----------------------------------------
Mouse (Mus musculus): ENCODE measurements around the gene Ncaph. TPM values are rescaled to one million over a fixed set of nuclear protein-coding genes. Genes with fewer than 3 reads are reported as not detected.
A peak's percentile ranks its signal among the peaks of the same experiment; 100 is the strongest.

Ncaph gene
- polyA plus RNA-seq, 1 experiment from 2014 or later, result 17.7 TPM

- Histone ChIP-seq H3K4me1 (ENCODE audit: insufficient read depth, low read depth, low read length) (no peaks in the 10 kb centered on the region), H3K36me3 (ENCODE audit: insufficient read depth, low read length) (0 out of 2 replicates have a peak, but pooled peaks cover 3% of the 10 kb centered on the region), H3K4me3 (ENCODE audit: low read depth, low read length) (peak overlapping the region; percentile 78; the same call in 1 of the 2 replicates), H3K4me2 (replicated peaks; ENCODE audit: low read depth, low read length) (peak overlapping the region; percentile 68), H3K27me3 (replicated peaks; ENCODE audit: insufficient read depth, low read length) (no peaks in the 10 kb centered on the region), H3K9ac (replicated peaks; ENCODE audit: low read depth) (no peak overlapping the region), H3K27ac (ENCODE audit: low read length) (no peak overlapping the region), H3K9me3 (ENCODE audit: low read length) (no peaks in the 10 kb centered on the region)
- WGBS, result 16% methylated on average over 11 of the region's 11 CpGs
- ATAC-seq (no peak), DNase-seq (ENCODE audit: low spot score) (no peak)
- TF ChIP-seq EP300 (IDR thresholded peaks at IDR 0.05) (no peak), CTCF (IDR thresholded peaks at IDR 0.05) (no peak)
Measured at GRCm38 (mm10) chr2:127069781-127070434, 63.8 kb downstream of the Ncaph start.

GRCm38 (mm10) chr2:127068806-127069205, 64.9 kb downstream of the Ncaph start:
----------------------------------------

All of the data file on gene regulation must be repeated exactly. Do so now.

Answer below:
Mouse (Mus musculus): ENCODE measurements around the gene Ncaph. TPM values are rescaled to one million over a fixed set of nuclear protein-coding genes. Genes with fewer than 3 reads are reported as not detected.
A peak's percentile ranks its signal among the peaks of the same experiment; 100 is the strongest.

Ncaph gene
- polyA plus RNA-seq, 1 experiment from 2014 or later, result 17.7 TPM

- Histone ChIP-seq H3K4me1 (ENCODE audit: insufficient read depth, low read depth, low read length) (no peaks in the 10 kb centered on the region), H3K36me3 (ENCODE audit: insufficient read depth, low read length) (0 out of 2 replicates have a peak, but pooled peaks cover 3% of the 10 kb centered on the region), H3K4me3 (ENCODE audit: low read depth, low read length) (peak overlapping the region; percentile 78; the same call in 1 of the 2 replicates), H3K4me2 (replicated peaks; ENCODE audit: low read depth, low read length) (peak overlapping the region; percentile 68), H3K27me3 (replicated peaks; ENCODE audit: insufficient read depth, low read length) (no peaks in the 10 kb centered on the region), H3K9ac (replicated peaks; ENCODE audit: low read depth) (no peak overlapping the region), H3K27ac (ENCODE audit: low read length) (no peak overlapping the region), H3K9me3 (ENCODE audit: low read length) (no peaks in the 10 kb centered on the region)
- WGBS, result 16% methylated on average over 11 of the region's 11 CpGs
- ATAC-seq (no peak), DNase-seq (ENCODE audit: low spot score) (no peak)
- TF ChIP-seq EP300 (IDR thresholded peaks at IDR 0.05) (no peak), CTCF (IDR thresholded peaks at IDR 0.05) (no peak)
Measured at GRCm38 (mm10) chr2:127069781-127070434, 63.8 kb downstream of the Ncaph start.

GRCm38 (mm10) chr2:127068806-127069205, 64.9 kb downstream of the Ncaph start: